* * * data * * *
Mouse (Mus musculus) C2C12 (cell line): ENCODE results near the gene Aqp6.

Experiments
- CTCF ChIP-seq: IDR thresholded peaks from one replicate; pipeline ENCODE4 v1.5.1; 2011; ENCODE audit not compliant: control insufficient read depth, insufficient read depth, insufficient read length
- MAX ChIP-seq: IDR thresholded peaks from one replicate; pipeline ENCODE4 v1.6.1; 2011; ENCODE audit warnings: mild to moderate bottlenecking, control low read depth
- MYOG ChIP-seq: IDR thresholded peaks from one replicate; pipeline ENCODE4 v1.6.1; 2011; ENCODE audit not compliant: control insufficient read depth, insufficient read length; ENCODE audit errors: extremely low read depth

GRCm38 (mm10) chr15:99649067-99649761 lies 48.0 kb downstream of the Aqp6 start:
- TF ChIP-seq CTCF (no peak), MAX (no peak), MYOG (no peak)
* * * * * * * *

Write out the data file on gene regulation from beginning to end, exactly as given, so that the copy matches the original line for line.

Mouse (Mus musculus) C2C12 (cell line): ENCODE results near the gene Aqp6.

Experiments
- CTCF ChIP-seq: IDR thresholded peaks from one replicate; pipeline ENCODE4 v1.5.1; 2011; ENCODE audit not compliant: control insufficient read depth, insufficient read depth, insufficient read length
- MAX ChIP-seq: IDR thresholded peaks from one replicate; pipeline ENCODE4 v1.6.1; 2011; ENCODE audit warnings: mild to moderate bottlenecking, control low read depth
- MYOG ChIP-seq: IDR thresholded peaks from one replicate; pipeline ENCODE4 v1.6.1; 2011; ENCODE audit not compliant: control insufficient read depth, insufficient read length; ENCODE audit errors: extremely low read depth

GRCm38 (mm10) chr15:99649067-99649761 lies 48.0 kb downstream of the Aqp6 start:
- TF ChIP-seq CTCF (no peak), MAX (no peak), MYOG (no peak)